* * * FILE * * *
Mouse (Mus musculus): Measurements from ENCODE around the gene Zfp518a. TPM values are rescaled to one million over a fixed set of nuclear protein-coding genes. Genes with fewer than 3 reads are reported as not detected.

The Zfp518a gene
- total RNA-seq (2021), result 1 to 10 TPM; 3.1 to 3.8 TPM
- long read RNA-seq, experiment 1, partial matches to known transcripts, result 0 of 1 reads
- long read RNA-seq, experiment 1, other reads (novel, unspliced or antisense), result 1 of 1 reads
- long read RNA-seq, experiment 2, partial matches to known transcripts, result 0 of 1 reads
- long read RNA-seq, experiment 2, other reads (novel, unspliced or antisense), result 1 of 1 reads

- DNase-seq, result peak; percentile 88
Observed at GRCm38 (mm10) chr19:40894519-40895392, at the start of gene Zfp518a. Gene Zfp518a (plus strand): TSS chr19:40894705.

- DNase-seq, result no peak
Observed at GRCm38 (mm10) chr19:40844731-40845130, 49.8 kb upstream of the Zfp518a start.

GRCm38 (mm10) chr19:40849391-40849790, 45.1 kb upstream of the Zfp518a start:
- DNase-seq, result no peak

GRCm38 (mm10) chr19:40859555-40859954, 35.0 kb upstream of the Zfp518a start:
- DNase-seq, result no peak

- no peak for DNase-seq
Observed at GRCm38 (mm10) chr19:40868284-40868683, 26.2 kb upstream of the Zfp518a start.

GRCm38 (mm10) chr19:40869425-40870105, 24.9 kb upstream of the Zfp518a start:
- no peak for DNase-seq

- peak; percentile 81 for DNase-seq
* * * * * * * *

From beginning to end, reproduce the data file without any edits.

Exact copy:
Mouse (Mus musculus): Measurements from ENCODE around the gene Zfp518a. TPM values are rescaled to one million over a fixed set of nuclear protein-coding genes. Genes with fewer than 3 reads are reported as not detected.

The Zfp518a gene
- total RNA-seq (2021), result 1 to 10 TPM; 3.1 to 3.8 TPM
- long read RNA-seq, experiment 1, partial matches to known transcripts, result 0 of 1 reads
- long read RNA-seq, experiment 1, other reads (novel, unspliced or antisense), result 1 of 1 reads
- long read RNA-seq, experiment 2, partial matches to known transcripts, result 0 of 1 reads
- long read RNA-seq, experiment 2, other reads (novel, unspliced or antisense), result 1 of 1 reads

- DNase-seq, result peak; percentile 88
Observed at GRCm38 (mm10) chr19:40894519-40895392, at the start of gene Zfp518a. Gene Zfp518a (plus strand): TSS chr19:40894705.

- DNase-seq, result no peak
Observed at GRCm38 (mm10) chr19:40844731-40845130, 49.8 kb upstream of the Zfp518a start.

GRCm38 (mm10) chr19:40849391-40849790, 45.1 kb upstream of the Zfp518a start:
- DNase-seq, result no peak

GRCm38 (mm10) chr19:40859555-40859954, 35.0 kb upstream of the Zfp518a start:
- DNase-seq, result no peak

- no peak for DNase-seq
Observed at GRCm38 (mm10) chr19:40868284-40868683, 26.2 kb upstream of the Zfp518a start.

GRCm38 (mm10) chr19:40869425-40870105, 24.9 kb upstream of the Zfp518a start:
- no peak for DNase-seq

- peak; percentile 81 for DNase-seq